Progressivism is alluring to those who imagine they can “optimize” people through social engineering. But, as Leonard E. Read illustrated in his classic essay “I, Pencil,” society is so vastly complex, that this is a pipe dream. To think one can centrally plan society, one must fancy themselves to have quasi-divine omniscience. In simple terms, progressivism is an ideology of excessive pride. As Sen. Ron Johnson put it:
“The arrogance of liberal progressives is that they’re just a lot smarter and better angels than the Stalins and the Chavezes and the Castros of the world, and if we give them all the control, and they control your life, they’re going to do a great job of it. Well, it just isn’t true.”
Progressives are incorrect in their assumption that they know how to run other people’s lives better than those people themselves. Even if they were hypothetically smarter and more ethical than any single member of the rest of society, they would still be wrong.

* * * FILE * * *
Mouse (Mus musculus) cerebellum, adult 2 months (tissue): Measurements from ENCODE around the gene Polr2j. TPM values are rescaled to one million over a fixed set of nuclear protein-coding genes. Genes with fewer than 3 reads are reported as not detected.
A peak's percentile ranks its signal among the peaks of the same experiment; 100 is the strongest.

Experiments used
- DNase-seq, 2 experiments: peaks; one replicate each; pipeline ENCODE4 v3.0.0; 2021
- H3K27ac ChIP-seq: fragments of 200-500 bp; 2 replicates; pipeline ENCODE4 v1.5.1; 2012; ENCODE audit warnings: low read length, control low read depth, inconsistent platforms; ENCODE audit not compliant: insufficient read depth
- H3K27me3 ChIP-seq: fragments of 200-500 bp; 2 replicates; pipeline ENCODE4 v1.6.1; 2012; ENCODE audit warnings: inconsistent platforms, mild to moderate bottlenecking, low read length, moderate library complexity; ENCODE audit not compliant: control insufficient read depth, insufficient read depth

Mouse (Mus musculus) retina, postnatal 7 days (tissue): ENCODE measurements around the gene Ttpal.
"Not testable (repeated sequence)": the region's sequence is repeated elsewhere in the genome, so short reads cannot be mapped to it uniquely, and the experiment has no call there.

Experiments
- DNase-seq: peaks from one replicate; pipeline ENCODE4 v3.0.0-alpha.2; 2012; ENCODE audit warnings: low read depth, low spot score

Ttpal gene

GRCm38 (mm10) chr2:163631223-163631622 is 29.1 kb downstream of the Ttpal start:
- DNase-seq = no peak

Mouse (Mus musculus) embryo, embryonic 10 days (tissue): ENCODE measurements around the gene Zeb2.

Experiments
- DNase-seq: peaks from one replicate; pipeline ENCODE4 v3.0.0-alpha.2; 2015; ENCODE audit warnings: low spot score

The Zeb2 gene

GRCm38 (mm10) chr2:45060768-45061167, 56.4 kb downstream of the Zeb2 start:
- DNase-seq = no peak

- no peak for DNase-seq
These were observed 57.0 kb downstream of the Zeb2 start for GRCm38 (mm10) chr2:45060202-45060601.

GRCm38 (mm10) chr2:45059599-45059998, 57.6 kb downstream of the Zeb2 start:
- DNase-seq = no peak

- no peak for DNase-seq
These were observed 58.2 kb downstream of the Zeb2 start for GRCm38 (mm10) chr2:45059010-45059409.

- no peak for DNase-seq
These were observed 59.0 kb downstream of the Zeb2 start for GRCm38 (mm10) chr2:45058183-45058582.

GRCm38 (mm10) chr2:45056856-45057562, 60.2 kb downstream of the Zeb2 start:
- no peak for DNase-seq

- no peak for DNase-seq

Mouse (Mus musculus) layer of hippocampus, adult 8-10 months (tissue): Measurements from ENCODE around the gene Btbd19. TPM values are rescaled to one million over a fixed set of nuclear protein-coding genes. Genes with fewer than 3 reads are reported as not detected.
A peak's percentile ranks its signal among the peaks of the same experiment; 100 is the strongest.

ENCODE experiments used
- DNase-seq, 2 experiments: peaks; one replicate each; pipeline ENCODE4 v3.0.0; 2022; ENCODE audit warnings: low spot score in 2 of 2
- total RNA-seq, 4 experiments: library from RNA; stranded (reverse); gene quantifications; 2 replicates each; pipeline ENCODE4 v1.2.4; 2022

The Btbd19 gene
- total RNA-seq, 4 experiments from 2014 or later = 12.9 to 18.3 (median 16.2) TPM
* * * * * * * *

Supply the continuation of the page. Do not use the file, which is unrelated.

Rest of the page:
The amount of information any expert can handle at a given moment is infinitesimal in comparison to the sum of information all individuals have. Letting individuals be free to cooperate through the price system decentralizes the use of knowledge and actually results in more information being used than a centrally planned system of experts. As Friedrich Hayek explained:
“The curious task of economics is to demonstrate to men how little they really know about what they imagine they can design. To the naive mind that can conceive of order only as the product of deliberate arrangement, it may seem absurd that in complex conditions order, and adaptation to the unknown, can be achieved more effectively by decentralizing decisions and that a division of authority will actually extend the possibility of overall order. Yet that decentralization actually leads to more information being taken into account.”